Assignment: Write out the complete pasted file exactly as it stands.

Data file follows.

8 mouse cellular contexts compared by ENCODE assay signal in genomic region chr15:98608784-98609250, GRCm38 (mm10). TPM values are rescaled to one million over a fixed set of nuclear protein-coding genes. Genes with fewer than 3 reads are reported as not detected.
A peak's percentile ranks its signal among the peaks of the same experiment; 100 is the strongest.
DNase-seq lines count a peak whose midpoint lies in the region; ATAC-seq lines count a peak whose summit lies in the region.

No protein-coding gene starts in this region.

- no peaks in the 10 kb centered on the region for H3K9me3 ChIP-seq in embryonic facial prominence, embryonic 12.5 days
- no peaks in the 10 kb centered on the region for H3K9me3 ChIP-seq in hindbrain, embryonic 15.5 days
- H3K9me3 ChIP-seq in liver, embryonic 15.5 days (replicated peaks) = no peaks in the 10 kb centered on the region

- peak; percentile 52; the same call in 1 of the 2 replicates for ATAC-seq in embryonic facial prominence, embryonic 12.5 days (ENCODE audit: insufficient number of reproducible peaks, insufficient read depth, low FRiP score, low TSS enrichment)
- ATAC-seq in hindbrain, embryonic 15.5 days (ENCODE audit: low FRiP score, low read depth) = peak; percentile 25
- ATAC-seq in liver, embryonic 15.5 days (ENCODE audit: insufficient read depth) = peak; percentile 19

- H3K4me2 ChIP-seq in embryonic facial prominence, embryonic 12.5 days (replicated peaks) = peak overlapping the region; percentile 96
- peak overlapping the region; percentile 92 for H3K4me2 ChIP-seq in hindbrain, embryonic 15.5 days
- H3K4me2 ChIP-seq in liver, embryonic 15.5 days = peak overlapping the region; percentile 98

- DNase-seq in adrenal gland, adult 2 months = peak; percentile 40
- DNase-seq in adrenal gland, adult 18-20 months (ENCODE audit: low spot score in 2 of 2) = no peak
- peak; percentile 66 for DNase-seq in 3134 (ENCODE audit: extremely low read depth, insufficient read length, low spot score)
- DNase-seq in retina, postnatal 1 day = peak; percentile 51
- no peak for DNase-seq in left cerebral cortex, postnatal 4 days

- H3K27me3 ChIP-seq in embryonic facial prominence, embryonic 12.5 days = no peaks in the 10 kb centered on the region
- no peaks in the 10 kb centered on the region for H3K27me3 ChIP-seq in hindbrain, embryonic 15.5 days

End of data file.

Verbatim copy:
8 mouse cellular contexts compared by ENCODE assay signal in genomic region chr15:98608784-98609250, GRCm38 (mm10). TPM values are rescaled to one million over a fixed set of nuclear protein-coding genes. Genes with fewer than 3 reads are reported as not detected.
A peak's percentile ranks its signal among the peaks of the same experiment; 100 is the strongest.
DNase-seq lines count a peak whose midpoint lies in the region; ATAC-seq lines count a peak whose summit lies in the region.

No protein-coding gene starts in this region.

- no peaks in the 10 kb centered on the region for H3K9me3 ChIP-seq in embryonic facial prominence, embryonic 12.5 days
- no peaks in the 10 kb centered on the region for H3K9me3 ChIP-seq in hindbrain, embryonic 15.5 days
- H3K9me3 ChIP-seq in liver, embryonic 15.5 days (replicated peaks) = no peaks in the 10 kb centered on the region

- peak; percentile 52; the same call in 1 of the 2 replicates for ATAC-seq in embryonic facial prominence, embryonic 12.5 days (ENCODE audit: insufficient number of reproducible peaks, insufficient read depth, low FRiP score, low TSS enrichment)
- ATAC-seq in hindbrain, embryonic 15.5 days (ENCODE audit: low FRiP score, low read depth) = peak; percentile 25
- ATAC-seq in liver, embryonic 15.5 days (ENCODE audit: insufficient read depth) = peak; percentile 19

- H3K4me2 ChIP-seq in embryonic facial prominence, embryonic 12.5 days (replicated peaks) = peak overlapping the region; percentile 96
- peak overlapping the region; percentile 92 for H3K4me2 ChIP-seq in hindbrain, embryonic 15.5 days
- H3K4me2 ChIP-seq in liver, embryonic 15.5 days = peak overlapping the region; percentile 98

- DNase-seq in adrenal gland, adult 2 months = peak; percentile 40
- DNase-seq in adrenal gland, adult 18-20 months (ENCODE audit: low spot score in 2 of 2) = no peak
- peak; percentile 66 for DNase-seq in 3134 (ENCODE audit: extremely low read depth, insufficient read length, low spot score)
- DNase-seq in retina, postnatal 1 day = peak; percentile 51
- no peak for DNase-seq in left cerebral cortex, postnatal 4 days

- H3K27me3 ChIP-seq in embryonic facial prominence, embryonic 12.5 days = no peaks in the 10 kb centered on the region
- no peaks in the 10 kb centered on the region for H3K27me3 ChIP-seq in hindbrain, embryonic 15.5 days